Every week, usually on Wednesday, sometime between leaving work and going to bed, I watch, spellbound, as my gods save the world.
It’s my holy day. Wednesday. My Sabbath. And nary a week goes by that I don’t remember it. It’s a sacrosanct ritual, complete with a pilgrimage, a feast, and a bit of sacrifice. There’s even a high priest – a decidedly unheroic hooligan named Mark.
I have a front-row seat from which I view their adventures, and believe me when I tell you that I pay through the nose for it. We’re talking the cost of a monthly car payment, or a monthly gas bill in the height of a harsh winter in Michigan. Sometimes both.
But how can I not? I mean, really? Who am I to deny my gods their due?
The gods of the ancient Greeks and Romans and Norsemen were brought into existence through a combination of ignorant belief and the need to lend meaning to the otherwise meaningless creation surrounding them. Primitive cultures lacked the means of determining the composition of the sun, so they dreamed up Apollo. The god Poseidon became the personification of the fickle and angry oceans. The rumbling explosions of thunder were the concussions of Thor’s mighty hammer.
In short, the old gods grew from a need to make sense of the world. These days, however, people have developed a need to look inward rather than outward. Rather than understanding the world around us, we’re now trying to understand what makes us tick.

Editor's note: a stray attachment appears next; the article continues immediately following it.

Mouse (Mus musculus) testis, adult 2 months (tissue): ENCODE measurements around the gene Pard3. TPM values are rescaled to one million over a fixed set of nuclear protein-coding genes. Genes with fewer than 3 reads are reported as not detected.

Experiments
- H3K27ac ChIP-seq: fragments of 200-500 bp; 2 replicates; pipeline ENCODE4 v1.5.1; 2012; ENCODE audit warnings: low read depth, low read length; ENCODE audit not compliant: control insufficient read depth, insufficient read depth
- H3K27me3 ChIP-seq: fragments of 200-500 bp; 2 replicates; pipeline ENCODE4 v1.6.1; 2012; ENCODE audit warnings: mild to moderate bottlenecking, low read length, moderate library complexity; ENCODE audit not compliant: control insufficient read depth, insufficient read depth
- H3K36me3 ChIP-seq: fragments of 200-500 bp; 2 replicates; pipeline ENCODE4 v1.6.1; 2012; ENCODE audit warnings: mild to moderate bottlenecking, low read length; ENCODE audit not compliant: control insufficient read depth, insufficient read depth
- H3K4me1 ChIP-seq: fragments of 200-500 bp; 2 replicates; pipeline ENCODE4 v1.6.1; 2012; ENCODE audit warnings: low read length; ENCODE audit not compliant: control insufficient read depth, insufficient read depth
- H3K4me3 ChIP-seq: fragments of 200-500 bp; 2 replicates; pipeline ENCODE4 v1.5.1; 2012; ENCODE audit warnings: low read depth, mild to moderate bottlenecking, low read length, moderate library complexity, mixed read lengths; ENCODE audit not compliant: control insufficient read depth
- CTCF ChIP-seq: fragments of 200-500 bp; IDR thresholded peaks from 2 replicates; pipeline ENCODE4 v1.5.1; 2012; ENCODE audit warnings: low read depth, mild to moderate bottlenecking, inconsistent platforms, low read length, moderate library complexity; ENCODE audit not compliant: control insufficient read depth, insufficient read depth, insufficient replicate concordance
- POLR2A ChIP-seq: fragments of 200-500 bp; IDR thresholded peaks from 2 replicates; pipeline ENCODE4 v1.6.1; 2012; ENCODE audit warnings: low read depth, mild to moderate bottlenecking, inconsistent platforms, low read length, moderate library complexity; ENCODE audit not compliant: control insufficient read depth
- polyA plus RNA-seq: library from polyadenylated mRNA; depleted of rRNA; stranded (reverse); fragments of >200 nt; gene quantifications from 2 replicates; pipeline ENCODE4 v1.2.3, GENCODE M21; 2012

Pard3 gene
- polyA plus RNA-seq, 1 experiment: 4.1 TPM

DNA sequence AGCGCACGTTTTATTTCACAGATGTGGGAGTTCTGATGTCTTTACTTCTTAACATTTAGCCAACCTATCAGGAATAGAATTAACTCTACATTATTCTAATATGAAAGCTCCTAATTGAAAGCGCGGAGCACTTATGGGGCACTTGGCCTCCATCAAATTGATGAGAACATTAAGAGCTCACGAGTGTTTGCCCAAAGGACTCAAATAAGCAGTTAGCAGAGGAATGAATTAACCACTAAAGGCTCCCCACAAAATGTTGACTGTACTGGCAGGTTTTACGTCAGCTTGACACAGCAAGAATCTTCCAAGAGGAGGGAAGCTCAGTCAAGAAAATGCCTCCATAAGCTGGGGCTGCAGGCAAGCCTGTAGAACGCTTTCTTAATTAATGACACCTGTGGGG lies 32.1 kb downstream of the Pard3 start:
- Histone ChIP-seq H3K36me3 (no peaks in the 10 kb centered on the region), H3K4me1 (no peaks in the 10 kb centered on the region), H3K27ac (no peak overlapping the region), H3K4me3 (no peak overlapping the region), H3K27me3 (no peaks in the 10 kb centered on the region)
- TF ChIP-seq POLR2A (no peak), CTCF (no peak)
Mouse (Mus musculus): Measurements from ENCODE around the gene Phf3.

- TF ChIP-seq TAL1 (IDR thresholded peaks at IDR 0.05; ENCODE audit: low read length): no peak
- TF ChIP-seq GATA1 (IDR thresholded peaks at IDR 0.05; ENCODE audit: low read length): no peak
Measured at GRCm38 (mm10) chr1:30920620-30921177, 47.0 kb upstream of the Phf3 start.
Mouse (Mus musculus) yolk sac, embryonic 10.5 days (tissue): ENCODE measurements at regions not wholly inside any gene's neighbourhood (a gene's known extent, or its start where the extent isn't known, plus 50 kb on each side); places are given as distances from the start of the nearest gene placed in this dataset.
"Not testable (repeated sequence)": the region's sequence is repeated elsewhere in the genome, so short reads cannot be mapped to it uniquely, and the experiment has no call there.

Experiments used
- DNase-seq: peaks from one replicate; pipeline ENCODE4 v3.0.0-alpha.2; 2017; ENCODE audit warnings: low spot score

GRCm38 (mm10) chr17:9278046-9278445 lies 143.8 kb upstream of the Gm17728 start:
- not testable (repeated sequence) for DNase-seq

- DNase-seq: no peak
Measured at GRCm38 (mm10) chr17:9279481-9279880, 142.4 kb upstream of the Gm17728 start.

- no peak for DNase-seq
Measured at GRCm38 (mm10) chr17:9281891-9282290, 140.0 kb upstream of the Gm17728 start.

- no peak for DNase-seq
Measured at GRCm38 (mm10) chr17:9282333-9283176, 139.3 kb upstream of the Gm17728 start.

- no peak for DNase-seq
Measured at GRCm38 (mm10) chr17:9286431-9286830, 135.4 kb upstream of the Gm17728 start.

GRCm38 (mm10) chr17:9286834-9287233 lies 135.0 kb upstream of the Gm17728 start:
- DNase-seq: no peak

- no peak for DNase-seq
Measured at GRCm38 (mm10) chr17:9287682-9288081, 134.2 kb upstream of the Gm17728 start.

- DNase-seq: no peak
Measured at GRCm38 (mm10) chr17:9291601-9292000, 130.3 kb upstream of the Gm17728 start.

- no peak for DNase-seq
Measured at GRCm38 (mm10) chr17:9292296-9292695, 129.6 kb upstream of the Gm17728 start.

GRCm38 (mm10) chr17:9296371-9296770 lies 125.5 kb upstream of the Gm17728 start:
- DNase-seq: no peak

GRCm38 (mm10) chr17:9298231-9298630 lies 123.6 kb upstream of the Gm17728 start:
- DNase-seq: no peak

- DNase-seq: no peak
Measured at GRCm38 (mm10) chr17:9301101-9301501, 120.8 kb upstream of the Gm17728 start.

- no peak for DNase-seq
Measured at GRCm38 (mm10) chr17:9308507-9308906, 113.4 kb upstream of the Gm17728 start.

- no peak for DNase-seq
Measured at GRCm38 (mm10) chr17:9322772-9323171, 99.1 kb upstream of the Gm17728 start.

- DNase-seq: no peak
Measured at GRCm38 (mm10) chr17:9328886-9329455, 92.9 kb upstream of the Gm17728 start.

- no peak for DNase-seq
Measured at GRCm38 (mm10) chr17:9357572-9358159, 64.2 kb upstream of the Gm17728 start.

To that end, the gods of today – my gods – have grown from a need to make sense of ourselves. In spite of their titanic abilities and the grandiose nature of their struggles, each and every one of these modern gods remains decidedly human in nature. Or, to put it another way, we humans have created new gods in our own image. Emotional. Soulful. And ultimately fallible. But always, always meaningful.
This New Comic Book Day post is dedicated to Mark Ferace, a comic-slinging madman in St. Louis. It’s a meager gift, these words. But he needs to understand how much he means to fanboys like me.
Mark you created an environment at All-American that made collecting comics cool, and sometimes even edgy. I could never have bought my comics from anyone else. Thanks for guiding me to the good stuff, for being an enabler, and a friend. I miss you, bro.
Godspeed and excelsior.